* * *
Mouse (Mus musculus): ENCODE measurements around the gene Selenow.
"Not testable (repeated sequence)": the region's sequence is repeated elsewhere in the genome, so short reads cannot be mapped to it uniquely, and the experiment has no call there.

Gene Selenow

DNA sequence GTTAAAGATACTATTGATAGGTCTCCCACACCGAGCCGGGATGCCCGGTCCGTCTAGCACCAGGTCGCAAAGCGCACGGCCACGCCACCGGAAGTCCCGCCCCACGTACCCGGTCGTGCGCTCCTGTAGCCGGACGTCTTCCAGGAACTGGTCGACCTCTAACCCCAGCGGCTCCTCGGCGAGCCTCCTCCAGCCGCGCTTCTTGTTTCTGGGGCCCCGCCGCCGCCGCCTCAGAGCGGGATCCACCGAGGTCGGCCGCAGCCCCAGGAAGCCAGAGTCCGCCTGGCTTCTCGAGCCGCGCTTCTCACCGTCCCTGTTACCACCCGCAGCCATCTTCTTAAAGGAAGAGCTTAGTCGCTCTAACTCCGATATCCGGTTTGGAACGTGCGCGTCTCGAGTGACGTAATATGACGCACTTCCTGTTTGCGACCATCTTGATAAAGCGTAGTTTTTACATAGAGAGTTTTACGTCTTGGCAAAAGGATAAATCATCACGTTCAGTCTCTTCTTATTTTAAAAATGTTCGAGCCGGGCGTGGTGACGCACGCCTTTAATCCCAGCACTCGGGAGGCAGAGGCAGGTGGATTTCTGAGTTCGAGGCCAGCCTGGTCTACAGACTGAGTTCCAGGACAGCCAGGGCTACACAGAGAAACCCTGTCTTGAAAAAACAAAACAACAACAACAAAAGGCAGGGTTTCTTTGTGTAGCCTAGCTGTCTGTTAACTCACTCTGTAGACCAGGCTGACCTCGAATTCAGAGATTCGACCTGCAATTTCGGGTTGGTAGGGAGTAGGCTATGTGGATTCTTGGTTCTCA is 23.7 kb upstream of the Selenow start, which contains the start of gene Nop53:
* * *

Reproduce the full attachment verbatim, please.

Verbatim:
Mouse (Mus musculus): ENCODE measurements around the gene Selenow.
"Not testable (repeated sequence)": the region's sequence is repeated elsewhere in the genome, so short reads cannot be mapped to it uniquely, and the experiment has no call there.

Gene Selenow

DNA sequence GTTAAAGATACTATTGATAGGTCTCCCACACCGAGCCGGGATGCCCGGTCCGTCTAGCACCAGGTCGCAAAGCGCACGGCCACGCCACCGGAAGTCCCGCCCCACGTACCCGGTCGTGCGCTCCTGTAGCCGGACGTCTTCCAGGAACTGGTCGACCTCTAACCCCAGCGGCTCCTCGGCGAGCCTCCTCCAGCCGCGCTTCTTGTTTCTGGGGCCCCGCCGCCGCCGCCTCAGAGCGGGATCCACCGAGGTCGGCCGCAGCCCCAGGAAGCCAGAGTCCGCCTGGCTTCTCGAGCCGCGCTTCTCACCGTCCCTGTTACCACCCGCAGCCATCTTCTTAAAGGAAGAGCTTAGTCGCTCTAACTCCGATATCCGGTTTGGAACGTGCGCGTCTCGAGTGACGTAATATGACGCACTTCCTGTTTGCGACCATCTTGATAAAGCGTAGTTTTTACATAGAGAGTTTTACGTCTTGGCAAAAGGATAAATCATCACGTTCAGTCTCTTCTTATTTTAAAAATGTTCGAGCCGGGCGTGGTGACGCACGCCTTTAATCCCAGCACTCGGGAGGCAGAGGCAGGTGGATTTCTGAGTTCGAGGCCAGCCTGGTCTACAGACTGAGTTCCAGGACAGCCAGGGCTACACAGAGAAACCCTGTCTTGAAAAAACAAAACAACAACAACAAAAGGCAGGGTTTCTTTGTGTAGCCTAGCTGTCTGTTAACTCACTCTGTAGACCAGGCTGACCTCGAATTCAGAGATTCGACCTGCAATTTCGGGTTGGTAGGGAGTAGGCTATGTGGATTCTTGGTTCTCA is 23.7 kb upstream of the Selenow start, which contains the start of gene Nop53: